Life in India
"We do get stared at in the street and we are targets for beggars who pay us a little more attention than they do natives but Pune is a city of 5 million people and overall beggars haven't been any more problematic than they are in a similarly sized city in the US. My wife had her arm grabbed once by a beggar but turning and saying a stern NO did the trick. Plenty of poverty. The contrasts between the haves and have-nots is huge here. We just try to remember that our contributions to the local economy is doing something," described an expat in Pune.
"If you are the type of person who enjoys a challenge, likes meeting people and seeing different things, you will have the time of your life! India is wonderful, choatic, scary and fascinating all at once. You'll experience things you couldn't even imagine in the US, both good and bad.
If you prefer a clean regulated environment with everything in it's place and running on time, if you prefer things to be predictable and orderly, sterile and 'nice' then you will probably feel uncomfrotable here," advised an expat living in Bangalore.
"There is a cheerful religious freedom that I have never seen anywhere else - Sikh gudwaras next to Muslim mosques, Buddhist temples, Christian churches, Hindu temples," explains an expat in Mussoorie. Another expat living in Hyderabad said, "The beauty of India, especially Hyderabad, is the tolerance of other religions and acceptance of their values, customs and participation.
Healthcare in India
Most people moving to India question the quality of healthcare in India. One expat talked about healthcare in India saying, "Quality of care varies a lot from one hospital to the other. Check out local hospitals where expats go. Most likely their care quality is good even though they may be a bit more expensive. Medicine costs are reasonable compared to US. Many pharmacies sell medications. May not get exact name brands as in USA but chemically equivalent medicines can be obtained. Most medications need Prescriptions. Many pharmacies do give out medicines if you tell them the local name."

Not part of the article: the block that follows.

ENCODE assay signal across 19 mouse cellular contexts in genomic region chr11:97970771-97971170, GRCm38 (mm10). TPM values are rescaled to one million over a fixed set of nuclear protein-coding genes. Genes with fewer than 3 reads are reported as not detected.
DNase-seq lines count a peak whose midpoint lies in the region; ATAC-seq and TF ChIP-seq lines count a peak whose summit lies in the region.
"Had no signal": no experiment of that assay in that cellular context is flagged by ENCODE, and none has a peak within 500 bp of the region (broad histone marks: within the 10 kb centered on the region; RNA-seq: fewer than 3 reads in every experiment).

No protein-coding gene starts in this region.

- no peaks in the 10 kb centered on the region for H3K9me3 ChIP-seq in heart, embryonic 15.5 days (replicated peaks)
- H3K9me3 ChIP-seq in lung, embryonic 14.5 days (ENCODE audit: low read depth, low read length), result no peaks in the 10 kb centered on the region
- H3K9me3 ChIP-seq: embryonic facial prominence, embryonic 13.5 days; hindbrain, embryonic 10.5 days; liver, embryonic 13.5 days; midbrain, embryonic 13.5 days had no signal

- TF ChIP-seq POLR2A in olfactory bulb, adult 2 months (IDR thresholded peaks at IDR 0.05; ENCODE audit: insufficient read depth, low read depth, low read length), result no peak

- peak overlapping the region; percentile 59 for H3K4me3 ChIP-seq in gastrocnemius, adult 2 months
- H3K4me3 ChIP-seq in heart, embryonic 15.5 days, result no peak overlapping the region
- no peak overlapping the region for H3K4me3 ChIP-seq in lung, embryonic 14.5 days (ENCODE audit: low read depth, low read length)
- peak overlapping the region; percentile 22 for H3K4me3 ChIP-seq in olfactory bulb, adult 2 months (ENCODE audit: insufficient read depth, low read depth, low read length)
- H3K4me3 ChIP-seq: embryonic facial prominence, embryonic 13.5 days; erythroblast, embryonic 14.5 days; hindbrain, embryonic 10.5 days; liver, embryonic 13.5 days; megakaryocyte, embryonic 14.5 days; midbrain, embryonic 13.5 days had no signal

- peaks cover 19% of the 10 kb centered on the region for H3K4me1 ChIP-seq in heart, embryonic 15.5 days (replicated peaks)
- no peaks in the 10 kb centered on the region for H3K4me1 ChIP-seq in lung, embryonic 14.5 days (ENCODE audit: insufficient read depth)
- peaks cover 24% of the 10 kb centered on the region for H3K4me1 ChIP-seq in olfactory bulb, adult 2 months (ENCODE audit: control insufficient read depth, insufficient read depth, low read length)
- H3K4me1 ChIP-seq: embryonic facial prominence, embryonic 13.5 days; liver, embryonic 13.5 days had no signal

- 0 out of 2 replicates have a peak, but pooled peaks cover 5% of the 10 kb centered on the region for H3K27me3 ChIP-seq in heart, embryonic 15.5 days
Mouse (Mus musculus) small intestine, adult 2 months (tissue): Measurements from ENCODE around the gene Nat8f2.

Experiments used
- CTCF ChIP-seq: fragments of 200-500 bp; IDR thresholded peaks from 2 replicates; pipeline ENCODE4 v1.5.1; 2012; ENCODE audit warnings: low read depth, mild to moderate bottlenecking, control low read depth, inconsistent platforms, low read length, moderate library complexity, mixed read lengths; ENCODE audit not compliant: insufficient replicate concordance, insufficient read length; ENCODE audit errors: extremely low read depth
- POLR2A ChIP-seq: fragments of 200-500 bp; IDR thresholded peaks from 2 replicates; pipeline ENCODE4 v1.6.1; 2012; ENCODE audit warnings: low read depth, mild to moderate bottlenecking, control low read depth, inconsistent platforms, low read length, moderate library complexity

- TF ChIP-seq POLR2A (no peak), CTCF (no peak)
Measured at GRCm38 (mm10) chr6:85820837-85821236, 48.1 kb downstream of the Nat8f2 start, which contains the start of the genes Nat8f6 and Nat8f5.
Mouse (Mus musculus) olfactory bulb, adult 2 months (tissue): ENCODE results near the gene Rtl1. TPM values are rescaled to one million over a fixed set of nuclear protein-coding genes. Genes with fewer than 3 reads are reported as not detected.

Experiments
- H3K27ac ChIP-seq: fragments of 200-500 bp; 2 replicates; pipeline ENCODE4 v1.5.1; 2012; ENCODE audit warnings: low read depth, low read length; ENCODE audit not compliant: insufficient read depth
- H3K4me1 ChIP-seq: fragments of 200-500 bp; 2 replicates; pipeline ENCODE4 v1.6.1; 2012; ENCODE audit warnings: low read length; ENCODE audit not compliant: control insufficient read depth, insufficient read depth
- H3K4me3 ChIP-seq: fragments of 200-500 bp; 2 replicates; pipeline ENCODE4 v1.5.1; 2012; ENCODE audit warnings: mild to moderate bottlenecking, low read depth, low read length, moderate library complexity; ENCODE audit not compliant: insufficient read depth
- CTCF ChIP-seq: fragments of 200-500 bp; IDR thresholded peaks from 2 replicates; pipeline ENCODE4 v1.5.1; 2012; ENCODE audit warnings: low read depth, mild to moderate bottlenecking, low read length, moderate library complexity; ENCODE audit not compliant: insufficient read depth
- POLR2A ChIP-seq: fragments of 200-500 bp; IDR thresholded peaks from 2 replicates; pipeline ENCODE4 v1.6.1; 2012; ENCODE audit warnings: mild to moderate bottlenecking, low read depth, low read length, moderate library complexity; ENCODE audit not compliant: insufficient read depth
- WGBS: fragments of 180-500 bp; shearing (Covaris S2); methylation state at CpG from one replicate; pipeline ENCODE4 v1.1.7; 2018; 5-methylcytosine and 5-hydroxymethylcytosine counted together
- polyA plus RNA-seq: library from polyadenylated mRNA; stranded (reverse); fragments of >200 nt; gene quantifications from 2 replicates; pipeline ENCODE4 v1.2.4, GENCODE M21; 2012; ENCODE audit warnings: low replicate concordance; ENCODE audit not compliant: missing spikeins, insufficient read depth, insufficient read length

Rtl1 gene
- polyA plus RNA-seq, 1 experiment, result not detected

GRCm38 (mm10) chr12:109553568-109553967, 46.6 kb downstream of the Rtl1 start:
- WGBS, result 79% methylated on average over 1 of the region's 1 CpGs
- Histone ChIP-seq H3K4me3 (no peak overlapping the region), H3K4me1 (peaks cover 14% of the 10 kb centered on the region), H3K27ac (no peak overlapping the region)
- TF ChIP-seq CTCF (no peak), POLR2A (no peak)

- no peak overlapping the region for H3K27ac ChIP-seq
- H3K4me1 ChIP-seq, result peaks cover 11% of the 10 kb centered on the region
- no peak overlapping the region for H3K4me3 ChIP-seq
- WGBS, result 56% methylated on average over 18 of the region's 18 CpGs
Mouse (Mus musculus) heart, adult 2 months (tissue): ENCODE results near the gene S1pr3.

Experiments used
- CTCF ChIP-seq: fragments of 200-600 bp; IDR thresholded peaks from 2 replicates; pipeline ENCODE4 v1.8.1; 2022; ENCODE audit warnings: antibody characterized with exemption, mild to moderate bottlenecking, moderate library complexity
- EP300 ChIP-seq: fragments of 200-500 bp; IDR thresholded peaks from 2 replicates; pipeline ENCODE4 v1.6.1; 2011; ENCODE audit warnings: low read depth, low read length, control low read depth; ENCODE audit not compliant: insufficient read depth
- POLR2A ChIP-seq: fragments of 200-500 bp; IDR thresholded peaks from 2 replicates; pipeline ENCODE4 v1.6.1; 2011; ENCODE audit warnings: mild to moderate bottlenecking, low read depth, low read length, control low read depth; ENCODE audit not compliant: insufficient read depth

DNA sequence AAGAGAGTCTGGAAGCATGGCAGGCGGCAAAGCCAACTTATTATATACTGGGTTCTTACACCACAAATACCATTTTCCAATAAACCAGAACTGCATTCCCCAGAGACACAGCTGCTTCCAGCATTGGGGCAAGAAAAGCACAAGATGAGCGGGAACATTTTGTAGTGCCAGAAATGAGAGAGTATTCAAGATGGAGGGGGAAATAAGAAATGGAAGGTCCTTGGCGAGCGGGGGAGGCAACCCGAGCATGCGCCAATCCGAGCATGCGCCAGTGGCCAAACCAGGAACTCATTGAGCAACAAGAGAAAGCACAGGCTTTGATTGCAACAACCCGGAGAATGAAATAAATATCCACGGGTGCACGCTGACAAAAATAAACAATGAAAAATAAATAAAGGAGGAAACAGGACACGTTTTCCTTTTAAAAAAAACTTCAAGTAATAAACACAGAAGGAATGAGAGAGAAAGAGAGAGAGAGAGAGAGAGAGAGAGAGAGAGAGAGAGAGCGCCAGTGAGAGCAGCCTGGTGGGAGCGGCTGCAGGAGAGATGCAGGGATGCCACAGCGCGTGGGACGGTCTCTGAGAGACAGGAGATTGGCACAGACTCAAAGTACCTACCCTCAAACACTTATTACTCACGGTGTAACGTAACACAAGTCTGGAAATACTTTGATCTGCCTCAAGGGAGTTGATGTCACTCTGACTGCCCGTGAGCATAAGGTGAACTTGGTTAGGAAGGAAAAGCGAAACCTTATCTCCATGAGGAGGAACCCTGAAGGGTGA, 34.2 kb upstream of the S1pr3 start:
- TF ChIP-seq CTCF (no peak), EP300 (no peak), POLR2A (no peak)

In another discussion on our India Expat forum, one expat commented, "Medical facilities in India are at par with any other country of the world, especially in Metros it's of high standards. And Ahmedabad is no exception." Another expat added, "Driven by a surging economy, a surplus of well-trained healthcare practitioners, low infrastructure costs and a proven national penchant for international outsourcing of customer service, India is now the world's value leader for the international cost-conscious medical traveler. "
If you are an expat in India and are interested in expat health insurance, take a minute to get a quote from AXA's Global Healthcare team.
Women in India
An expat in Mussoorie explained, "The status of women - despite equality being spoken about, it's clearly not reached everywhere and every strata of the society. I've been harassed in Delhi and here in Mussoorie, and the fact that as a white woman I'm stereotyped, and thus don't feel safe walking alone, is awkward. Wearing local clothes and speaking some Hindi helps, but not always enough."
A women who worked in India offered advice about what to wear to work, "Your skirt suits will not be appropriate for business in India. In most business settings, women usually wear salwar kameez, sometimes western business casual slacks and tops. Offices are usually air-conditioned, so light jackets or sweater sets can work well (just remember to keep your shoulders covered). You should probably bring a couple of summer pantsuits for court dates – you will feel comfortable in them and your Indian colleagues will recognize that you are wearing business attire appropriate for western women. Once you arrive, ask a female colleague to take you shopping for some salwar kameez, appropriate for various settings where you will work - you may feel a bit awkward in them at first, but they are considered pants suits and are great for Indian weather. For shoes, I recommend that you bring a couple of pairs of your sturdier, comfortable pumps for your western wear, then buy some dressy, work-appropriate sandals, following your female colleagues’ example, to go with your salwar kameez."
Raising Kids in India